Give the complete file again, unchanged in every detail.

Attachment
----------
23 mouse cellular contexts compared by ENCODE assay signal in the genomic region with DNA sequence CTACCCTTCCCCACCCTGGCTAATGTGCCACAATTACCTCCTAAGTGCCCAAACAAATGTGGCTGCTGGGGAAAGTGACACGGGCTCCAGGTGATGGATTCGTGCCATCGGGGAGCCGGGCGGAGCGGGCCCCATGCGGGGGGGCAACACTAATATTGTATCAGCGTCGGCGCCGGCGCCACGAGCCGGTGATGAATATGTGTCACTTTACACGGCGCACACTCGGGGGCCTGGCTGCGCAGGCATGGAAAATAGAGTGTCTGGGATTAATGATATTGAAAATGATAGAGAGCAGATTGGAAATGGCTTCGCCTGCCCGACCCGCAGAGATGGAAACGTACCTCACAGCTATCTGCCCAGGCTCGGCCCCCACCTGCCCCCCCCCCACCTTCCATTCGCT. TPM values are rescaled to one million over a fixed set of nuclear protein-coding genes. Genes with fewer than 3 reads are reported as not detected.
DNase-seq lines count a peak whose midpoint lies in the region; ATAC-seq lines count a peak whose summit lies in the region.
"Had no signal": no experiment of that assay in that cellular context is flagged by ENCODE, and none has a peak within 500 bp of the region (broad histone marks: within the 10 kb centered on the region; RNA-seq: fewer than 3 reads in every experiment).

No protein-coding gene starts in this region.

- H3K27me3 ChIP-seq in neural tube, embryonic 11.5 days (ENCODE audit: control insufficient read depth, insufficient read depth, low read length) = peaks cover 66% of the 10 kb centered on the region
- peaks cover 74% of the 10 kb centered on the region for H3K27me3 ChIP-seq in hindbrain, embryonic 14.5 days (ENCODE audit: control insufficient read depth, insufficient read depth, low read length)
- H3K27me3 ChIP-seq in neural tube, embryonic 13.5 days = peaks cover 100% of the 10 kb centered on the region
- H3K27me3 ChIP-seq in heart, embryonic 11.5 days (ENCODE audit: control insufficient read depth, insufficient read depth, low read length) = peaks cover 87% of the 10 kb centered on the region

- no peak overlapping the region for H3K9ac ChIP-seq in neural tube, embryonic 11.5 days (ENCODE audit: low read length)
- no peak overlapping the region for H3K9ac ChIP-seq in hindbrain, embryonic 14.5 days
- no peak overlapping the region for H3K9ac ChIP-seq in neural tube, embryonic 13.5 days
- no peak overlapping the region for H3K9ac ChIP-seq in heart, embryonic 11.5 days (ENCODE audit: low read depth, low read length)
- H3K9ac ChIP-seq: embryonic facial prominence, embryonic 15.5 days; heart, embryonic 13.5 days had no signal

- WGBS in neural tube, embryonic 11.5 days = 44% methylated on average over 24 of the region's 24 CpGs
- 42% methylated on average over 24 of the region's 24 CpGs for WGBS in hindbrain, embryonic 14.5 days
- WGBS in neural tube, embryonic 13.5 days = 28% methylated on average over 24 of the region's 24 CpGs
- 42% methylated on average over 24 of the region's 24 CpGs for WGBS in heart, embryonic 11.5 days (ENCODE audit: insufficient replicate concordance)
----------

23 mouse cellular contexts compared by ENCODE assay signal in the genomic region with DNA sequence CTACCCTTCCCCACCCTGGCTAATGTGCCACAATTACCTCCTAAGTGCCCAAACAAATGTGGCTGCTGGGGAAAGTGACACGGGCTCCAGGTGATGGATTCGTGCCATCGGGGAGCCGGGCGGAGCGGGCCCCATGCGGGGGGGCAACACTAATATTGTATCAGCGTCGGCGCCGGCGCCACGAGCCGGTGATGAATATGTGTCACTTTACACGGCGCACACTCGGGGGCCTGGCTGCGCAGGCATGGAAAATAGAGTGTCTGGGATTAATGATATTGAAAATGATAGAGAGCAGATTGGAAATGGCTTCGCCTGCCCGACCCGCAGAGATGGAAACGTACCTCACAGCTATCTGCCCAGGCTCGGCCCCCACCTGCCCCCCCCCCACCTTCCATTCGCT. TPM values are rescaled to one million over a fixed set of nuclear protein-coding genes. Genes with fewer than 3 reads are reported as not detected.
DNase-seq lines count a peak whose midpoint lies in the region; ATAC-seq lines count a peak whose summit lies in the region.
"Had no signal": no experiment of that assay in that cellular context is flagged by ENCODE, and none has a peak within 500 bp of the region (broad histone marks: within the 10 kb centered on the region; RNA-seq: fewer than 3 reads in every experiment).

No protein-coding gene starts in this region.

- H3K27me3 ChIP-seq in neural tube, embryonic 11.5 days (ENCODE audit: control insufficient read depth, insufficient read depth, low read length) = peaks cover 66% of the 10 kb centered on the region
- peaks cover 74% of the 10 kb centered on the region for H3K27me3 ChIP-seq in hindbrain, embryonic 14.5 days (ENCODE audit: control insufficient read depth, insufficient read depth, low read length)
- H3K27me3 ChIP-seq in neural tube, embryonic 13.5 days = peaks cover 100% of the 10 kb centered on the region
- H3K27me3 ChIP-seq in heart, embryonic 11.5 days (ENCODE audit: control insufficient read depth, insufficient read depth, low read length) = peaks cover 87% of the 10 kb centered on the region

- no peak overlapping the region for H3K9ac ChIP-seq in neural tube, embryonic 11.5 days (ENCODE audit: low read length)
- no peak overlapping the region for H3K9ac ChIP-seq in hindbrain, embryonic 14.5 days
- no peak overlapping the region for H3K9ac ChIP-seq in neural tube, embryonic 13.5 days
- no peak overlapping the region for H3K9ac ChIP-seq in heart, embryonic 11.5 days (ENCODE audit: low read depth, low read length)
- H3K9ac ChIP-seq: embryonic facial prominence, embryonic 15.5 days; heart, embryonic 13.5 days had no signal

- WGBS in neural tube, embryonic 11.5 days = 44% methylated on average over 24 of the region's 24 CpGs
- 42% methylated on average over 24 of the region's 24 CpGs for WGBS in hindbrain, embryonic 14.5 days
- WGBS in neural tube, embryonic 13.5 days = 28% methylated on average over 24 of the region's 24 CpGs
- 42% methylated on average over 24 of the region's 24 CpGs for WGBS in heart, embryonic 11.5 days (ENCODE audit: insufficient replicate concordance)